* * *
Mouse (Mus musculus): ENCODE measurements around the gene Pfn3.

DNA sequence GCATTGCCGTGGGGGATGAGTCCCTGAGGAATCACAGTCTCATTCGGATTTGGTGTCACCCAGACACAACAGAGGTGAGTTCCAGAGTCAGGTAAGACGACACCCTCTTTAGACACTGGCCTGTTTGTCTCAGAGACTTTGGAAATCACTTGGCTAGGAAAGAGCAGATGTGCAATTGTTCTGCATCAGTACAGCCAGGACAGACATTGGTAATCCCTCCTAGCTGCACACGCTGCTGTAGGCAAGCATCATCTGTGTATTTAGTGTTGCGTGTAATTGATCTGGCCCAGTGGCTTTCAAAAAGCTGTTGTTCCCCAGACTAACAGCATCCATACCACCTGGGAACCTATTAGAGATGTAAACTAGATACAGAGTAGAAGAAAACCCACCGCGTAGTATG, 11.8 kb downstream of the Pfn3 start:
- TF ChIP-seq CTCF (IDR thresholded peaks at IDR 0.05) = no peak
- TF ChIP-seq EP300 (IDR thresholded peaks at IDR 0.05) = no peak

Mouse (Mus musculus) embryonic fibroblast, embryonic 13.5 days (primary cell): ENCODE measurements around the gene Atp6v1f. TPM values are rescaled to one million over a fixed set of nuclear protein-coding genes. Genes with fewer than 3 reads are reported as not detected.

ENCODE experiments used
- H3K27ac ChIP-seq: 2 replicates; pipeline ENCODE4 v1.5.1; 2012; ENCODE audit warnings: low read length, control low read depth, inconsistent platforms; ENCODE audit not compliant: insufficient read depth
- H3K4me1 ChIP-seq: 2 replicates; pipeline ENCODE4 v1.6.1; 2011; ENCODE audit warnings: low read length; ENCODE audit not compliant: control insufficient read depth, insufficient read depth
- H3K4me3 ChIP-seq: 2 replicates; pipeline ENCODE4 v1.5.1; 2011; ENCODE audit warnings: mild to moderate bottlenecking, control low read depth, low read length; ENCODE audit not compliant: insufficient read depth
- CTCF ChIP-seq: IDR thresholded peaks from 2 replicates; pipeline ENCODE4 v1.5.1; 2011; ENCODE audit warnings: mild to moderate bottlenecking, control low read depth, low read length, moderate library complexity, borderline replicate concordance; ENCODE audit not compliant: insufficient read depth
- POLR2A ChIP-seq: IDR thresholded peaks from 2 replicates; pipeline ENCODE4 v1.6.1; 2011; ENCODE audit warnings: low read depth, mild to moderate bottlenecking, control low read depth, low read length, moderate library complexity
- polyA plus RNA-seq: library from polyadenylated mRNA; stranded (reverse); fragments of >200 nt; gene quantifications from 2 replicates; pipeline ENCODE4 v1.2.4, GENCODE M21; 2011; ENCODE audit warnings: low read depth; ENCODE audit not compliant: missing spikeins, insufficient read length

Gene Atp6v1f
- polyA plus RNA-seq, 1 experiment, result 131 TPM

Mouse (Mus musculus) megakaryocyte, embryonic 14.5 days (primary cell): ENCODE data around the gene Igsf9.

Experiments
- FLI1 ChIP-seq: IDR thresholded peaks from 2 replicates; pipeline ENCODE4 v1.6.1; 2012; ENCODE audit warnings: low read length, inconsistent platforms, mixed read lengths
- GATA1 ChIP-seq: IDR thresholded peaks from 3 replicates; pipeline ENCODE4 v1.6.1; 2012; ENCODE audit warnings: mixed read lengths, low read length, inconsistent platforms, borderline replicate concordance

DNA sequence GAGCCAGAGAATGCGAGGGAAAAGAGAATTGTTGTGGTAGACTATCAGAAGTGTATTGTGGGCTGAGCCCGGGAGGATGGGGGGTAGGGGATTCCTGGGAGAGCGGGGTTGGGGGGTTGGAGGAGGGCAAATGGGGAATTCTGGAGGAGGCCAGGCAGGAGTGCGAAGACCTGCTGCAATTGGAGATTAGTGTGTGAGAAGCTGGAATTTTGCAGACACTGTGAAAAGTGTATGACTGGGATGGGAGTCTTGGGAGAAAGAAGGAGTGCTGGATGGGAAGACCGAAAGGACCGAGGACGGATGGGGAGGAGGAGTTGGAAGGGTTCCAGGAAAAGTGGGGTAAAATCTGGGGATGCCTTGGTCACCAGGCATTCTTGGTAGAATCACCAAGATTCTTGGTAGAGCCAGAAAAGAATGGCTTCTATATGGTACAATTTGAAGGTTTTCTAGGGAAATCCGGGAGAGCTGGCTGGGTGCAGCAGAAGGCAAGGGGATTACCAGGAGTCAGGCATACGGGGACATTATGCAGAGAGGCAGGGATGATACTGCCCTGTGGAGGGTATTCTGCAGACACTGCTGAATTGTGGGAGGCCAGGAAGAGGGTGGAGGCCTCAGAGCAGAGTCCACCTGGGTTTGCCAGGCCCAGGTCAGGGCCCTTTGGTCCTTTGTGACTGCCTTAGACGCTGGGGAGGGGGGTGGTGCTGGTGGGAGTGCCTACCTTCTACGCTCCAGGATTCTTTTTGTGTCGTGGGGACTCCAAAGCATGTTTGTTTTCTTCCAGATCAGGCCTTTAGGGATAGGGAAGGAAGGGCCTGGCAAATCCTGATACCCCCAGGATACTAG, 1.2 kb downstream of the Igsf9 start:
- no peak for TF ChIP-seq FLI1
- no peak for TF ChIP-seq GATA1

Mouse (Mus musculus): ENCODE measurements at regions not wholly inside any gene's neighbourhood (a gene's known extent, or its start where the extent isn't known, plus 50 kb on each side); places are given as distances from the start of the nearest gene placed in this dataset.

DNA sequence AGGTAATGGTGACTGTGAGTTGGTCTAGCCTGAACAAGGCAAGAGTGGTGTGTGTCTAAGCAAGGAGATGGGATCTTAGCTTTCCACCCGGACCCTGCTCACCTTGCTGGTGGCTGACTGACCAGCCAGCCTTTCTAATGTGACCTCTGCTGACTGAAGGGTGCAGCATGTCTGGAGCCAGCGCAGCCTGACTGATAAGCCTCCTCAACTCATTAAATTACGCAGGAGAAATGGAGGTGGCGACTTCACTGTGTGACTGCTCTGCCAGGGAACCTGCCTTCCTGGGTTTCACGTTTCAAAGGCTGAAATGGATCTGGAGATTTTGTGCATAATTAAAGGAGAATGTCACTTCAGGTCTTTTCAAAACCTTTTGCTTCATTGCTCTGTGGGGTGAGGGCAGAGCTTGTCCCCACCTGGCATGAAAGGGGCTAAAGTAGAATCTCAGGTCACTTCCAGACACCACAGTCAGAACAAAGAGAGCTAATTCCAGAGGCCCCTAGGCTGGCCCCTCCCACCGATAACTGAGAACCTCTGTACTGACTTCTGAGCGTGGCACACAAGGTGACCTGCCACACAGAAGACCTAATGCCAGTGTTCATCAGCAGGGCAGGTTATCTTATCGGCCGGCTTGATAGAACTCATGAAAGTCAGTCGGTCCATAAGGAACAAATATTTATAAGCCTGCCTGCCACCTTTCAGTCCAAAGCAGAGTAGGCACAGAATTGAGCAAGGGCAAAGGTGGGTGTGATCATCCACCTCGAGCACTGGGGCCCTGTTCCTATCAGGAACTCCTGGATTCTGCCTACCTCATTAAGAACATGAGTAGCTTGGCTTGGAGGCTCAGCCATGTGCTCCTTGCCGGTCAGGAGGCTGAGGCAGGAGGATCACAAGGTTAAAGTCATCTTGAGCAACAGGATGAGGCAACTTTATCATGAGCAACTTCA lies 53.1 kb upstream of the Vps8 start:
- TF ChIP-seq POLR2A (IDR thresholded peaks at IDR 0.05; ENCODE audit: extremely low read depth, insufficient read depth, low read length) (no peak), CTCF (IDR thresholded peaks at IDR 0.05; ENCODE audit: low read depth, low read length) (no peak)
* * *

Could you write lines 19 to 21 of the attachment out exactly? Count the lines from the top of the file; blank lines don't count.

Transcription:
DNA sequence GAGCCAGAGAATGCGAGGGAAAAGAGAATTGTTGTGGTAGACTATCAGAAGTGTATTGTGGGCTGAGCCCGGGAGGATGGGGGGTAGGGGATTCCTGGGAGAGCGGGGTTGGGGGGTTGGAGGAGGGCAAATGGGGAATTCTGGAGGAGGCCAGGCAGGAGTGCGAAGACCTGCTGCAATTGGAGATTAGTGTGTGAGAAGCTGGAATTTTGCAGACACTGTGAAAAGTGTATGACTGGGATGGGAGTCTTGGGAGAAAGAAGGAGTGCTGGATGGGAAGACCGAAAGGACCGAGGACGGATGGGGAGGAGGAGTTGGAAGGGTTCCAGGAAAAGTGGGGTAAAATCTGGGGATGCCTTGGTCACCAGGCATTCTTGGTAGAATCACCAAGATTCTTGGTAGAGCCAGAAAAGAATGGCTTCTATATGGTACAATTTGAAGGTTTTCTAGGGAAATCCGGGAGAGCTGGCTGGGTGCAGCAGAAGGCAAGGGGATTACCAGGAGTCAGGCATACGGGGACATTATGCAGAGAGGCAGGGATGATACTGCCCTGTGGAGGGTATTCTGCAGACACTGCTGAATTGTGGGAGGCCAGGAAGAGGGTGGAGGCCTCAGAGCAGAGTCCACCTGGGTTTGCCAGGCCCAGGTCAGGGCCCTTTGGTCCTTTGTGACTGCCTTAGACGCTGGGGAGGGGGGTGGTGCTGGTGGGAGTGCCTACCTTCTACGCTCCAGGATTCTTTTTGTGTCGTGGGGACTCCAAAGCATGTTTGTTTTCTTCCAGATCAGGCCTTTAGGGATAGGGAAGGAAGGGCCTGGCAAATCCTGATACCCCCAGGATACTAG, 1.2 kb downstream of the Igsf9 start:
- no peak for TF ChIP-seq FLI1
- no peak for TF ChIP-seq GATA1